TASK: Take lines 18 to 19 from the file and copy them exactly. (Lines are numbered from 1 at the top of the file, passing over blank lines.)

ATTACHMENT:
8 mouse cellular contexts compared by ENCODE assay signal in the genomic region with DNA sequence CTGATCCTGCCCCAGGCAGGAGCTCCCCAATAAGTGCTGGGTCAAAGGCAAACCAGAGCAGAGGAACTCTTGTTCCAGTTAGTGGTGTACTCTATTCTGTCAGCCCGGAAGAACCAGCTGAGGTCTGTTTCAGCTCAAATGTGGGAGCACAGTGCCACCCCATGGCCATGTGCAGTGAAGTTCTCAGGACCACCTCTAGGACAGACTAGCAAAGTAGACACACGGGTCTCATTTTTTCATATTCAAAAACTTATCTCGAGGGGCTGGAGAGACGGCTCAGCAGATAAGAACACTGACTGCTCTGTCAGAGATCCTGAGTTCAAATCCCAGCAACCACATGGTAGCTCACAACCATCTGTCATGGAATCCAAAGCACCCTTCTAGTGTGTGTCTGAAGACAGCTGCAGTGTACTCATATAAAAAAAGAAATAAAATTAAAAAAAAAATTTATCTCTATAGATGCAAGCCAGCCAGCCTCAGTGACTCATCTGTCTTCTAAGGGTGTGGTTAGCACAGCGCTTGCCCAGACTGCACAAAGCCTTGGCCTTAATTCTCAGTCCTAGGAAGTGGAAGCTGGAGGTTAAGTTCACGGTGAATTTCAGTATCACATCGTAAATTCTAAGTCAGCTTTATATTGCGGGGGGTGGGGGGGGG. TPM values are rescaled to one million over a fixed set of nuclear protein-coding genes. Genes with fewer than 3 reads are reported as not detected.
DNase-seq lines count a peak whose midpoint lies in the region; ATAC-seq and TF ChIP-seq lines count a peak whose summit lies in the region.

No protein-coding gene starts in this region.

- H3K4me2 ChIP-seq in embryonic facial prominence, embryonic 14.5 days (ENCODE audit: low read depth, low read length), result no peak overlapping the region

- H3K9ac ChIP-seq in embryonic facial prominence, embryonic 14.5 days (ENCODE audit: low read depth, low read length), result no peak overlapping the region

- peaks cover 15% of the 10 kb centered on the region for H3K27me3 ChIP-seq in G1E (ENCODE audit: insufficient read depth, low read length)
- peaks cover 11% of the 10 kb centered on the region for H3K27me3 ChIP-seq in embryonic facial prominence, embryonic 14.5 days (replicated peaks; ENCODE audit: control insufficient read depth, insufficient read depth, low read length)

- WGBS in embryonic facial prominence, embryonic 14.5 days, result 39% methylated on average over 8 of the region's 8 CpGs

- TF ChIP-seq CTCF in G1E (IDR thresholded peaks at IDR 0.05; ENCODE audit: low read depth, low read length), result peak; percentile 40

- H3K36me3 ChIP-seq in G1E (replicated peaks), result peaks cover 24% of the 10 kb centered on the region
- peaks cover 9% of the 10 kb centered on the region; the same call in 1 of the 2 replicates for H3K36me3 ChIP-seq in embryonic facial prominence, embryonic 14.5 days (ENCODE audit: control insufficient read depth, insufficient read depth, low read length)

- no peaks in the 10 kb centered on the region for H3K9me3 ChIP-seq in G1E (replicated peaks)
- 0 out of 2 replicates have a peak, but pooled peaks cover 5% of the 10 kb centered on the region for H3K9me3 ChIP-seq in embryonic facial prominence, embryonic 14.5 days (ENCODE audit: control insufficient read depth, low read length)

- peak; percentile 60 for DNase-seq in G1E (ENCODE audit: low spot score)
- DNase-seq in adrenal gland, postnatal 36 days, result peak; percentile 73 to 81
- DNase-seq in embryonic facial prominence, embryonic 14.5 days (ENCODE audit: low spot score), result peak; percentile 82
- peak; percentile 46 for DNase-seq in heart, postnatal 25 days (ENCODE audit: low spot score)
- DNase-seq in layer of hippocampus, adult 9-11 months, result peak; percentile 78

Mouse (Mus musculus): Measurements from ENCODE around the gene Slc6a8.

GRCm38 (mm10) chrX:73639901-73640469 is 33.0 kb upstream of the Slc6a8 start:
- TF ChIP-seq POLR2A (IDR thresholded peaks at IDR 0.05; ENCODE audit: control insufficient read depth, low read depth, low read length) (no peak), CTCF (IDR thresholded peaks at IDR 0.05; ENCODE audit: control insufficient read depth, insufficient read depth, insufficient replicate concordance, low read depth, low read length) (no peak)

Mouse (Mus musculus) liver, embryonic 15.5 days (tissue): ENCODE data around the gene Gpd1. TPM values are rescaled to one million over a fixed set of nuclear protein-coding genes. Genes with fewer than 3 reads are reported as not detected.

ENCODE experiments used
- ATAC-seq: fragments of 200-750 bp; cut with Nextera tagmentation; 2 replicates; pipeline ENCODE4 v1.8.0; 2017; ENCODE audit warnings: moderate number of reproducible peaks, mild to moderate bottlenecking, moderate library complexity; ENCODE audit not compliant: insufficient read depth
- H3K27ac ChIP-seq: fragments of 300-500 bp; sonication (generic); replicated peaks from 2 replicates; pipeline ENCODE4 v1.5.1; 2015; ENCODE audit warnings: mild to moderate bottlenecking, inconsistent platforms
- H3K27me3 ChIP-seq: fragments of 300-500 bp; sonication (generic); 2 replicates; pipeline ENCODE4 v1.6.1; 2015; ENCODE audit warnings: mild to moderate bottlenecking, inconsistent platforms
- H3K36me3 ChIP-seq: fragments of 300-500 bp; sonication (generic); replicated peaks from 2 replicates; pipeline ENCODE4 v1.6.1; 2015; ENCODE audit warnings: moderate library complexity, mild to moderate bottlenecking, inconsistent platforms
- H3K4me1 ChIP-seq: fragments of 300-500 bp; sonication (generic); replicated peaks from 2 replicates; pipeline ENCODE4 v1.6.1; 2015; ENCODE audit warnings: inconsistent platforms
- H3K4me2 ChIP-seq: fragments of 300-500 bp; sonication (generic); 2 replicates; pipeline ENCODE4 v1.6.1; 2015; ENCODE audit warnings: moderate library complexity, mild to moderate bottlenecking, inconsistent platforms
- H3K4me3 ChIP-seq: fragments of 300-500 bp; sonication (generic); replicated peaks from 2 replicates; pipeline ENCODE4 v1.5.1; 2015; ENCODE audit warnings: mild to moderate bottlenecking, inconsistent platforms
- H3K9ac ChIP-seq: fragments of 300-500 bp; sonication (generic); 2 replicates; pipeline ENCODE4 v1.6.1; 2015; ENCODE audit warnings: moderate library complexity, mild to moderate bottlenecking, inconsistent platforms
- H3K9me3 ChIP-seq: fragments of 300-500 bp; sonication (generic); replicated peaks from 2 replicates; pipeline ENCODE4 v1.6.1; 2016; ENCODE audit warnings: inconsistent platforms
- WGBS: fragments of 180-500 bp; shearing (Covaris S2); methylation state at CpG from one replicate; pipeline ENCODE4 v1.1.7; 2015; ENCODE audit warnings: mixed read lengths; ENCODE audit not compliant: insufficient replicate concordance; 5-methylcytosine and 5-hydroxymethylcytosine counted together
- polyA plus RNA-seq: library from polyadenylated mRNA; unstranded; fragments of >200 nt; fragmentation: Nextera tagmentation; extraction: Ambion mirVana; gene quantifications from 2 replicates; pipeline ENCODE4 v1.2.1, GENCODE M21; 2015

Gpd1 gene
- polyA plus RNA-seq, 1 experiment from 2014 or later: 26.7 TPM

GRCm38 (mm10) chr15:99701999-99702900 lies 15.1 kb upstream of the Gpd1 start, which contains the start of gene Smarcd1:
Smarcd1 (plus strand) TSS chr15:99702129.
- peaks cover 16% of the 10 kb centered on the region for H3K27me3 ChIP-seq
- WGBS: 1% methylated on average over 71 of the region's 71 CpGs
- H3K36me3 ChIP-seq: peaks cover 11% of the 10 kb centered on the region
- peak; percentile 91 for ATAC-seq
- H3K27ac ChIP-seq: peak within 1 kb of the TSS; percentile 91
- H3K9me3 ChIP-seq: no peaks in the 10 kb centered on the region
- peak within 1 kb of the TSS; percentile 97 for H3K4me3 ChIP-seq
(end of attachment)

- DNase-seq in layer of hippocampus, adult 9-11 months, result peak; percentile 78

Mouse (Mus musculus): Measurements from ENCODE around the gene Slc6a8.